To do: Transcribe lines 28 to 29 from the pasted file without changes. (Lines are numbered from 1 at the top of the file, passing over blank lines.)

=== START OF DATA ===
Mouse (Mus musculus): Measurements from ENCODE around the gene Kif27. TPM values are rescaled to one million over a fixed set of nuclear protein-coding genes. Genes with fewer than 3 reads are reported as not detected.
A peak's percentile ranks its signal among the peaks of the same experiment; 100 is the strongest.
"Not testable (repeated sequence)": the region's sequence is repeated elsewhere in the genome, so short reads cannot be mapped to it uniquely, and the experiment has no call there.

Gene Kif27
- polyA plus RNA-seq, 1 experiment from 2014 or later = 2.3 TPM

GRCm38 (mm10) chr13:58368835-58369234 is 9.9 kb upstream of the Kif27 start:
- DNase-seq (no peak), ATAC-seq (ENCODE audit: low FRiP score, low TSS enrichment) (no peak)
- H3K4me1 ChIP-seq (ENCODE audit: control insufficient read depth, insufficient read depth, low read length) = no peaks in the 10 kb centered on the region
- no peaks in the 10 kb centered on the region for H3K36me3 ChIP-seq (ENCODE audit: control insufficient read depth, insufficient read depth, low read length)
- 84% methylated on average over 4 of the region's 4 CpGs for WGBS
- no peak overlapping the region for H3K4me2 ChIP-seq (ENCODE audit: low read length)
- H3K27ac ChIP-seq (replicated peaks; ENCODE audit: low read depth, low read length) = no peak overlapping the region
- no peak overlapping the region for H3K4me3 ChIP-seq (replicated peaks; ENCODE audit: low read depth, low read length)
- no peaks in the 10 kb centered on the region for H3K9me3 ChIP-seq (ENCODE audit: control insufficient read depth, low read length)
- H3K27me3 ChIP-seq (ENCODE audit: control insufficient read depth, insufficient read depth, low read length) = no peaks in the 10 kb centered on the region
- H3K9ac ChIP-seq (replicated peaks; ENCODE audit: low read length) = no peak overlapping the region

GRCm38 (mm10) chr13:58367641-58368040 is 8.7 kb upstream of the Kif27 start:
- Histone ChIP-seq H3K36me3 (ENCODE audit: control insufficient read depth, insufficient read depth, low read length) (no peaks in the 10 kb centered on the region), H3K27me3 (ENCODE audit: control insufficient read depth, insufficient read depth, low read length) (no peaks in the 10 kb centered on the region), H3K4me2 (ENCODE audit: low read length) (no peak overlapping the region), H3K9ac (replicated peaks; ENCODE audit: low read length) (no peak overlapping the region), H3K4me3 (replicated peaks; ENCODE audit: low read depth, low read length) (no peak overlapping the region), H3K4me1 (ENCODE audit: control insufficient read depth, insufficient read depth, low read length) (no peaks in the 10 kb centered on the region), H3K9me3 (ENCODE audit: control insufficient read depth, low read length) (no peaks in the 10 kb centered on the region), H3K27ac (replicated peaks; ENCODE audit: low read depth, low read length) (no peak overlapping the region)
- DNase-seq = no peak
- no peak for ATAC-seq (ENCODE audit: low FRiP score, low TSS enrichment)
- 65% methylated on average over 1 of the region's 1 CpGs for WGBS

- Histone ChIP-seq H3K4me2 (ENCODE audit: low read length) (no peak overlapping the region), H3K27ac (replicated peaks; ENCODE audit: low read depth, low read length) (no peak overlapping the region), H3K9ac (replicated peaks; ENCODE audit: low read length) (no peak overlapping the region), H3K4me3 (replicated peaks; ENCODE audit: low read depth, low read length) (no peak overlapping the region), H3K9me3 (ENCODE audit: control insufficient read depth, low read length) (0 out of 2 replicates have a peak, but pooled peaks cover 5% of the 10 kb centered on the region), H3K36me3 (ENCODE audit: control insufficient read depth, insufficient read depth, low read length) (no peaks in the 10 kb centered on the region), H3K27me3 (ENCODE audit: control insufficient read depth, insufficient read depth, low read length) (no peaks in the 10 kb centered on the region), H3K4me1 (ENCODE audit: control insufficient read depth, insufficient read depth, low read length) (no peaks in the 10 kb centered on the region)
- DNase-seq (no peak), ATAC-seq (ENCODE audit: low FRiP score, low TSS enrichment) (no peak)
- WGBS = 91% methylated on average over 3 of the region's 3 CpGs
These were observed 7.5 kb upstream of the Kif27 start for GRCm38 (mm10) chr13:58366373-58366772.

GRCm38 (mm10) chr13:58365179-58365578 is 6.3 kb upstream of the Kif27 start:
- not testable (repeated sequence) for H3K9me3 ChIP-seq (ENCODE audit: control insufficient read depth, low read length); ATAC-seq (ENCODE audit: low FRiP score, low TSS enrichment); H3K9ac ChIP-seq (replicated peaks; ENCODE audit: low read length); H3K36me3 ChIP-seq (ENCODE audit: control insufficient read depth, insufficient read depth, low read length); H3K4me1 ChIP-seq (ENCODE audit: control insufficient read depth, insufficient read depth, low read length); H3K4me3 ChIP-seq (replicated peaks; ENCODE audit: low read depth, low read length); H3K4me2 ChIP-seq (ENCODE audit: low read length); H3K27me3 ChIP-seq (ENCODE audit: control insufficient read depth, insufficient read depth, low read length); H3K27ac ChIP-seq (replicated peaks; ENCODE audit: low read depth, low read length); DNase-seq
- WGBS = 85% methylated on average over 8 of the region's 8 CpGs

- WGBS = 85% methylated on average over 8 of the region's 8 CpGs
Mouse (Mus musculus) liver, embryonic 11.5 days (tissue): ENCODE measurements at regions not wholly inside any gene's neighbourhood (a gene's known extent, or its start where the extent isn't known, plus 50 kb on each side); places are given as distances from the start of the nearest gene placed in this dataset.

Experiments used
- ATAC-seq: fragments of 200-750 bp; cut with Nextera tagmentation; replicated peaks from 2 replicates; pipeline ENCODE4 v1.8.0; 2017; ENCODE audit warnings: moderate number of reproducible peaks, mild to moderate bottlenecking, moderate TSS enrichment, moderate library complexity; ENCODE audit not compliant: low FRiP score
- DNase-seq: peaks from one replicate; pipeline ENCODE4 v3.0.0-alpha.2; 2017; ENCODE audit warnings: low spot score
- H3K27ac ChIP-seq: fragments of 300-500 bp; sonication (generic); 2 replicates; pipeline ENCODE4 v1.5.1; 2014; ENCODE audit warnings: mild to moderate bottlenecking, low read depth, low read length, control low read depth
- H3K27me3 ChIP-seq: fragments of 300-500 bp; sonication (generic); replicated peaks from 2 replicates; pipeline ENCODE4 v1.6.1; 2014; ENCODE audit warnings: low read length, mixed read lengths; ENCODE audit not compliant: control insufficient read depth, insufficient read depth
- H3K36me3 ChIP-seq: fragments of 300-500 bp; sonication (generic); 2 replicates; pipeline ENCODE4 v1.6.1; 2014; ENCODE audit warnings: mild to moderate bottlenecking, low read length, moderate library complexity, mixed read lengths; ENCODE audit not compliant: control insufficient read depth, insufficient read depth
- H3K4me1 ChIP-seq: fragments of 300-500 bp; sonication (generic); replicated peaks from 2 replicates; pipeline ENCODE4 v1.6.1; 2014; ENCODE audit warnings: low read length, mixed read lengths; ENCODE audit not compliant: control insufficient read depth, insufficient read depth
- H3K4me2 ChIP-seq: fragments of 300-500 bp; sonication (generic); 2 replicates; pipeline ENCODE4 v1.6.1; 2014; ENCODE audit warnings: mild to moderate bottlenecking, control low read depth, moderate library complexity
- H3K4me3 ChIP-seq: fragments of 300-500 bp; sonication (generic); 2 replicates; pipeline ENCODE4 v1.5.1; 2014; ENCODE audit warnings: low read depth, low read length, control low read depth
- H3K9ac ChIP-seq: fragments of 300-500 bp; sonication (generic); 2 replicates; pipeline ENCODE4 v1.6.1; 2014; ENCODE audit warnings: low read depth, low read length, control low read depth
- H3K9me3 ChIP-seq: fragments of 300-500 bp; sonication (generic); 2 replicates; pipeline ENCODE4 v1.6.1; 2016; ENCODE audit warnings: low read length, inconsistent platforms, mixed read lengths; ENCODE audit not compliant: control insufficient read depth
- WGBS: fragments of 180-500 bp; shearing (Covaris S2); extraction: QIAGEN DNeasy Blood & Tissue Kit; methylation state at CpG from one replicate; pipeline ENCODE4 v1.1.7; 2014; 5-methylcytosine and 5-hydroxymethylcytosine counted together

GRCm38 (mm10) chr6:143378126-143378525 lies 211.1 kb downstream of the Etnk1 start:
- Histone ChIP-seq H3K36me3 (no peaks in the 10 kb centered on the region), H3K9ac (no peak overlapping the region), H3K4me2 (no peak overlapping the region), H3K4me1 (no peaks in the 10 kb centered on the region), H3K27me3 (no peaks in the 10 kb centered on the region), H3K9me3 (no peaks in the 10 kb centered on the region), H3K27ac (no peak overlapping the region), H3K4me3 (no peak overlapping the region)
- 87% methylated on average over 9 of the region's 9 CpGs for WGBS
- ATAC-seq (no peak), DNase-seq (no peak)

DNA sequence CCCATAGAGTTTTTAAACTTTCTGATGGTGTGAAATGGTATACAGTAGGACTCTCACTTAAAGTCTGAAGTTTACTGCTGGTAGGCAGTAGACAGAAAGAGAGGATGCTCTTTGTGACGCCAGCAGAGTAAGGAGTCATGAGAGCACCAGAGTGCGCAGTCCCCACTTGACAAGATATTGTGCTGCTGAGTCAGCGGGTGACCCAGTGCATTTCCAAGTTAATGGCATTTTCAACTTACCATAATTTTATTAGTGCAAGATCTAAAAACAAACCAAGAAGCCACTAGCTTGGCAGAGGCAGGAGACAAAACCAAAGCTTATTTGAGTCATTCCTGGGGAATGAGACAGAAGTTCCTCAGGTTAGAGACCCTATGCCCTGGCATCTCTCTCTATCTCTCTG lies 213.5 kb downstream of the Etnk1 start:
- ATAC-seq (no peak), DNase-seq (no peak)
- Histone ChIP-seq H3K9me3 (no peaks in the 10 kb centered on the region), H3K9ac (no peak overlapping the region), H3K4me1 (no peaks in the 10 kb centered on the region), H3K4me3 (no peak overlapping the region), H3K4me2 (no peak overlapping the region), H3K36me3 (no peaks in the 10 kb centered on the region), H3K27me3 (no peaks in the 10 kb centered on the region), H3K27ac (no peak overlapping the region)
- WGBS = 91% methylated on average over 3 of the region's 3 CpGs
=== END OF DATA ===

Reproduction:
- WGBS = 85% methylated on average over 8 of the region's 8 CpGs

- WGBS = 85% methylated on average over 8 of the region's 8 CpGs